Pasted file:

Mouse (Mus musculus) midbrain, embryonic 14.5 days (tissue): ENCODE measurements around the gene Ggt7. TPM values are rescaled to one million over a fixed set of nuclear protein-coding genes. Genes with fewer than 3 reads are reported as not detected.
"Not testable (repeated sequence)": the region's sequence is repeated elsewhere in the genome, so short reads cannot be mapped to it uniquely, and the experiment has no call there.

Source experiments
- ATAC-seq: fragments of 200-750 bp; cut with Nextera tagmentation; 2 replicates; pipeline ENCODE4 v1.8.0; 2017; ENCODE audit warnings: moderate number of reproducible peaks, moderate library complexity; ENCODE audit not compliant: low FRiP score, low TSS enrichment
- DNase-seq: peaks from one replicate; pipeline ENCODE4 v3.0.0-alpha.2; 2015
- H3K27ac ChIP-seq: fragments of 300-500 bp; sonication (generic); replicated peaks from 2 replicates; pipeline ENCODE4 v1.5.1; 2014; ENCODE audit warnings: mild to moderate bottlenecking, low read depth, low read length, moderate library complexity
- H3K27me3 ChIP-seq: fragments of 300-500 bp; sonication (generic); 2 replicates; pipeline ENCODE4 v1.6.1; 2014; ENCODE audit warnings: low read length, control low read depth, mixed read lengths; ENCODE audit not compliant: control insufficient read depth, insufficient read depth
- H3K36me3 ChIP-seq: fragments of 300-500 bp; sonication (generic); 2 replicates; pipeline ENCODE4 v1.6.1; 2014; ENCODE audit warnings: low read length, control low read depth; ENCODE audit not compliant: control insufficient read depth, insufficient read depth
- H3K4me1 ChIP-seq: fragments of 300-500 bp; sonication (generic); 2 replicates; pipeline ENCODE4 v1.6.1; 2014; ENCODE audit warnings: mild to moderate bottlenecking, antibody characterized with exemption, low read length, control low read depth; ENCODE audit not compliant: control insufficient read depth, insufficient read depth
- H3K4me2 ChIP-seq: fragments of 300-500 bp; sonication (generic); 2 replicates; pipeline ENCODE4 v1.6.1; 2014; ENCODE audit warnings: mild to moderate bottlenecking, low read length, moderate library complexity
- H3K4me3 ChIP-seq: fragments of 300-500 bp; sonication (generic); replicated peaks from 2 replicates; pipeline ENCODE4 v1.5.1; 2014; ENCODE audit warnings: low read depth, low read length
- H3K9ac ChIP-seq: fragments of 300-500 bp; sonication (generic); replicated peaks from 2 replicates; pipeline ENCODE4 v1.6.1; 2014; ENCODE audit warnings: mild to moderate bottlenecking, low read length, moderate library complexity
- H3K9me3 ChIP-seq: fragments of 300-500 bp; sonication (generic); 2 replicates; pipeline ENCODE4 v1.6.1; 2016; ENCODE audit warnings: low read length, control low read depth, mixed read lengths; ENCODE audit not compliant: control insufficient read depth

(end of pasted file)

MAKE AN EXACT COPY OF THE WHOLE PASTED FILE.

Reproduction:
Mouse (Mus musculus) midbrain, embryonic 14.5 days (tissue): ENCODE measurements around the gene Ggt7. TPM values are rescaled to one million over a fixed set of nuclear protein-coding genes. Genes with fewer than 3 reads are reported as not detected.
"Not testable (repeated sequence)": the region's sequence is repeated elsewhere in the genome, so short reads cannot be mapped to it uniquely, and the experiment has no call there.

Source experiments
- ATAC-seq: fragments of 200-750 bp; cut with Nextera tagmentation; 2 replicates; pipeline ENCODE4 v1.8.0; 2017; ENCODE audit warnings: moderate number of reproducible peaks, moderate library complexity; ENCODE audit not compliant: low FRiP score, low TSS enrichment
- DNase-seq: peaks from one replicate; pipeline ENCODE4 v3.0.0-alpha.2; 2015
- H3K27ac ChIP-seq: fragments of 300-500 bp; sonication (generic); replicated peaks from 2 replicates; pipeline ENCODE4 v1.5.1; 2014; ENCODE audit warnings: mild to moderate bottlenecking, low read depth, low read length, moderate library complexity
- H3K27me3 ChIP-seq: fragments of 300-500 bp; sonication (generic); 2 replicates; pipeline ENCODE4 v1.6.1; 2014; ENCODE audit warnings: low read length, control low read depth, mixed read lengths; ENCODE audit not compliant: control insufficient read depth, insufficient read depth
- H3K36me3 ChIP-seq: fragments of 300-500 bp; sonication (generic); 2 replicates; pipeline ENCODE4 v1.6.1; 2014; ENCODE audit warnings: low read length, control low read depth; ENCODE audit not compliant: control insufficient read depth, insufficient read depth
- H3K4me1 ChIP-seq: fragments of 300-500 bp; sonication (generic); 2 replicates; pipeline ENCODE4 v1.6.1; 2014; ENCODE audit warnings: mild to moderate bottlenecking, antibody characterized with exemption, low read length, control low read depth; ENCODE audit not compliant: control insufficient read depth, insufficient read depth
- H3K4me2 ChIP-seq: fragments of 300-500 bp; sonication (generic); 2 replicates; pipeline ENCODE4 v1.6.1; 2014; ENCODE audit warnings: mild to moderate bottlenecking, low read length, moderate library complexity
- H3K4me3 ChIP-seq: fragments of 300-500 bp; sonication (generic); replicated peaks from 2 replicates; pipeline ENCODE4 v1.5.1; 2014; ENCODE audit warnings: low read depth, low read length
- H3K9ac ChIP-seq: fragments of 300-500 bp; sonication (generic); replicated peaks from 2 replicates; pipeline ENCODE4 v1.6.1; 2014; ENCODE audit warnings: mild to moderate bottlenecking, low read length, moderate library complexity
- H3K9me3 ChIP-seq: fragments of 300-500 bp; sonication (generic); 2 replicates; pipeline ENCODE4 v1.6.1; 2016; ENCODE audit warnings: low read length, control low read depth, mixed read lengths; ENCODE audit not compliant: control insufficient read depth